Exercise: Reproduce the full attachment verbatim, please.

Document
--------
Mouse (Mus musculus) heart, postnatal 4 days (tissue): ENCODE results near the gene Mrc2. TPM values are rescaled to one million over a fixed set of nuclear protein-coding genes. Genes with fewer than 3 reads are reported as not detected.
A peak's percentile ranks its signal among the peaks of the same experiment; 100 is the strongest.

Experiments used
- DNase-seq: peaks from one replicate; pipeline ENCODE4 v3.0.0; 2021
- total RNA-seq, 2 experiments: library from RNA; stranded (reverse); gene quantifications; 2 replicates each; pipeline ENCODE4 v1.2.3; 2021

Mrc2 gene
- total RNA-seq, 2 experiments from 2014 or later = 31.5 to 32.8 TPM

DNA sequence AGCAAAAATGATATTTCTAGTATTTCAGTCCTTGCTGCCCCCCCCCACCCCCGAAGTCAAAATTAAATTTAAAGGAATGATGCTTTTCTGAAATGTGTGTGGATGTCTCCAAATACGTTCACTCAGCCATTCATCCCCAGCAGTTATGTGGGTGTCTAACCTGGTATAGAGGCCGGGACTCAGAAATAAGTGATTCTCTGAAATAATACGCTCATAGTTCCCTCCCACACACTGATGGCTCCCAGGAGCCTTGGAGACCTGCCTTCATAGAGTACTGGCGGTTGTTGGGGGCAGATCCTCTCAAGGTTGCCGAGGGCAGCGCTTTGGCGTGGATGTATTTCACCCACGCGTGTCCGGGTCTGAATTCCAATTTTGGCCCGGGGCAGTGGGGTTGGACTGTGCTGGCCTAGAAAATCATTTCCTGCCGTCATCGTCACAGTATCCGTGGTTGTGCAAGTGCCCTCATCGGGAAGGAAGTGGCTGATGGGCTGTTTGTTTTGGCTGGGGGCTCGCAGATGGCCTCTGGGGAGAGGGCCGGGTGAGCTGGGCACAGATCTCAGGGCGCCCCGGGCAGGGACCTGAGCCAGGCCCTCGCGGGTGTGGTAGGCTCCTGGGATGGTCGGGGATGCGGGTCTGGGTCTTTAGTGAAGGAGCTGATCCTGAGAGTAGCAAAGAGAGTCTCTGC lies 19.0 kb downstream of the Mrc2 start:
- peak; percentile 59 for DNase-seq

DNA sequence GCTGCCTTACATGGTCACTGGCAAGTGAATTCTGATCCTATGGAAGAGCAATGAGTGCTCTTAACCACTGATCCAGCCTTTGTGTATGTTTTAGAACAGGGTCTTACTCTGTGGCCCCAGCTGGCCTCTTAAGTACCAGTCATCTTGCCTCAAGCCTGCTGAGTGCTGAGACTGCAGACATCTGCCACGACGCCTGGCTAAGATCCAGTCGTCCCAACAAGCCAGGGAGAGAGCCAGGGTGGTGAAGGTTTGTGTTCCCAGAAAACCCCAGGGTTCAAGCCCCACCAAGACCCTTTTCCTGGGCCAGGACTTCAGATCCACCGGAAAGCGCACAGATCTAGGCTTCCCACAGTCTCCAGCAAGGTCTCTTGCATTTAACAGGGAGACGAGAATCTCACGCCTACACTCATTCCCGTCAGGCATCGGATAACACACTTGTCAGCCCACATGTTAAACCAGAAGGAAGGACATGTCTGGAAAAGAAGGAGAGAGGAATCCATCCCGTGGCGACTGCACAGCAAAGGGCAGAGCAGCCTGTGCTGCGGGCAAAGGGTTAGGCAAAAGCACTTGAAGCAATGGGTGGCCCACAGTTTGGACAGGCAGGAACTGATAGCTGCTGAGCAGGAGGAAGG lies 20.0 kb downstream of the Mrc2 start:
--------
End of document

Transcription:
Mouse (Mus musculus) heart, postnatal 4 days (tissue): ENCODE results near the gene Mrc2. TPM values are rescaled to one million over a fixed set of nuclear protein-coding genes. Genes with fewer than 3 reads are reported as not detected.
A peak's percentile ranks its signal among the peaks of the same experiment; 100 is the strongest.

Experiments used
- DNase-seq: peaks from one replicate; pipeline ENCODE4 v3.0.0; 2021
- total RNA-seq, 2 experiments: library from RNA; stranded (reverse); gene quantifications; 2 replicates each; pipeline ENCODE4 v1.2.3; 2021

Mrc2 gene
- total RNA-seq, 2 experiments from 2014 or later = 31.5 to 32.8 TPM

DNA sequence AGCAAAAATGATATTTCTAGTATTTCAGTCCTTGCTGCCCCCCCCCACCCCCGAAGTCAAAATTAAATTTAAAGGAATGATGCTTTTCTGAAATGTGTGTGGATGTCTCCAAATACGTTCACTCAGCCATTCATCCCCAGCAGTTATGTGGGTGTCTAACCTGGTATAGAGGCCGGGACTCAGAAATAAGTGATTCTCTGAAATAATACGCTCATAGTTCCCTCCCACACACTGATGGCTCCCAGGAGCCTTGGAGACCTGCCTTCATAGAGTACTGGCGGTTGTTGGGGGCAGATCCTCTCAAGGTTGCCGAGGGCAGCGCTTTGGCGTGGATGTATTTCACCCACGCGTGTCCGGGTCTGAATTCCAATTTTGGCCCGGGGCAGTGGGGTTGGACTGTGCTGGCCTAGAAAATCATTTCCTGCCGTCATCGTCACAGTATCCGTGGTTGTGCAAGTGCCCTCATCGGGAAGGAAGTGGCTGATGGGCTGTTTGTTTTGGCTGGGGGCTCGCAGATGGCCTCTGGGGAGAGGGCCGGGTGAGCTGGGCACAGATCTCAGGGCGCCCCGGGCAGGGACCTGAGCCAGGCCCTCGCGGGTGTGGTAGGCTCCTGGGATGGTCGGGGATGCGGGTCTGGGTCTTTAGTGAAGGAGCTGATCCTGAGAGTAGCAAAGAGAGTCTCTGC lies 19.0 kb downstream of the Mrc2 start:
- peak; percentile 59 for DNase-seq

DNA sequence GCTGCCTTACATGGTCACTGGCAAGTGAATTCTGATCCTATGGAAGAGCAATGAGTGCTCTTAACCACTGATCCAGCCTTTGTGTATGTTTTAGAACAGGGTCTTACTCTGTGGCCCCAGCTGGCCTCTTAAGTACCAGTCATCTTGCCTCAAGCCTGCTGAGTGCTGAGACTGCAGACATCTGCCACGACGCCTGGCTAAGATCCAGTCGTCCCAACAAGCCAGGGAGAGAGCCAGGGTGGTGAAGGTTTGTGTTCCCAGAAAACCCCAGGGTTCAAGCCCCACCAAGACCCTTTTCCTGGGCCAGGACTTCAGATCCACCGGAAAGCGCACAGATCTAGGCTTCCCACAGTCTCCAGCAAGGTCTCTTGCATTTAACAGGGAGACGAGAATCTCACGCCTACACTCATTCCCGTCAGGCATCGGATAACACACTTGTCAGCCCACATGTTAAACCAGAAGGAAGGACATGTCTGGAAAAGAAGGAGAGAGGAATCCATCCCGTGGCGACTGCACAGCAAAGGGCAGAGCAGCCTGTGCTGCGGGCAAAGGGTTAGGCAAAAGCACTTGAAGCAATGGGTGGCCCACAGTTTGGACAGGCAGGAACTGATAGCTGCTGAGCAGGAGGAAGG lies 20.0 kb downstream of the Mrc2 start: